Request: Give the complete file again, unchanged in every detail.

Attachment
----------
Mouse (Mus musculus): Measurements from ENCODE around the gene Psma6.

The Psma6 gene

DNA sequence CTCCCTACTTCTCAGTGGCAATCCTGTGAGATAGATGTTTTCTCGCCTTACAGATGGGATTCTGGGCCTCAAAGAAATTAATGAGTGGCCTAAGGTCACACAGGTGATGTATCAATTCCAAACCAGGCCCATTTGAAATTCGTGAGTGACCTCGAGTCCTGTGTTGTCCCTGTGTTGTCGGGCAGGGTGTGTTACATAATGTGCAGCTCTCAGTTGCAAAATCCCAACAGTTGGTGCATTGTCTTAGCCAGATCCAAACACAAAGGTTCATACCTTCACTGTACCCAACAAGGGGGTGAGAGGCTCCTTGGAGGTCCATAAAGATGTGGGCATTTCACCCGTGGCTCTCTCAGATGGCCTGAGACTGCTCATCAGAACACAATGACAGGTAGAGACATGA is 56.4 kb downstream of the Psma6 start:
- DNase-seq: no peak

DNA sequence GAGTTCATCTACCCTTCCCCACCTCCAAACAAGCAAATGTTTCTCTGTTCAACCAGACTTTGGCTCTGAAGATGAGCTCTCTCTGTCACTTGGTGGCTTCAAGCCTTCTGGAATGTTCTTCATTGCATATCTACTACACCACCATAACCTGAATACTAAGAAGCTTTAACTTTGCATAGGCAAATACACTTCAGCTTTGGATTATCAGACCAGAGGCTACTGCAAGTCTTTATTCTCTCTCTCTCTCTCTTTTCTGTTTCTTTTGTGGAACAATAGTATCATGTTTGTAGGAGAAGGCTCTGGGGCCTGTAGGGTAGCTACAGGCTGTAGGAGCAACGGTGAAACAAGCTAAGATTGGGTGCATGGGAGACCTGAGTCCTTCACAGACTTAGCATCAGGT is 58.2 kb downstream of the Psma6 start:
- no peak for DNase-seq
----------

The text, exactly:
Mouse (Mus musculus): Measurements from ENCODE around the gene Psma6.

The Psma6 gene

DNA sequence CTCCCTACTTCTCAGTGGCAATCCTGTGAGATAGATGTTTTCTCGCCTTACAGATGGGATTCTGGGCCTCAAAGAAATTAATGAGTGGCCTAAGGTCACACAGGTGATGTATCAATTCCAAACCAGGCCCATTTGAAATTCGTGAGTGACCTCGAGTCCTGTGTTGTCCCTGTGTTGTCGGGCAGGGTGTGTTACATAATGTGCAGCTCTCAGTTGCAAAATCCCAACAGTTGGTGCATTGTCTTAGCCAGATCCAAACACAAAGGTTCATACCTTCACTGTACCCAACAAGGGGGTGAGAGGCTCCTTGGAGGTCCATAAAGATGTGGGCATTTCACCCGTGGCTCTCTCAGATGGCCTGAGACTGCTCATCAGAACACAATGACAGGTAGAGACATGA is 56.4 kb downstream of the Psma6 start:
- DNase-seq: no peak

DNA sequence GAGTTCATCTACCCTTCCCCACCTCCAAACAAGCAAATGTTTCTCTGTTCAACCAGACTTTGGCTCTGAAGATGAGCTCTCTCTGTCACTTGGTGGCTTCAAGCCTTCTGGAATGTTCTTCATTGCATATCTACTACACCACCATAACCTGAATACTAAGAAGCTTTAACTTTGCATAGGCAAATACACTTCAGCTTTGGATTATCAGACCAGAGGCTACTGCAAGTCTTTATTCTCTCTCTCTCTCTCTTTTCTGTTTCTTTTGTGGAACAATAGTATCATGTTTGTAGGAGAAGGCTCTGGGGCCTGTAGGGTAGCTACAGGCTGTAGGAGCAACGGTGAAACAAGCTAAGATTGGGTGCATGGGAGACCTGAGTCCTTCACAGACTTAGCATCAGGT is 58.2 kb downstream of the Psma6 start:
- no peak for DNase-seq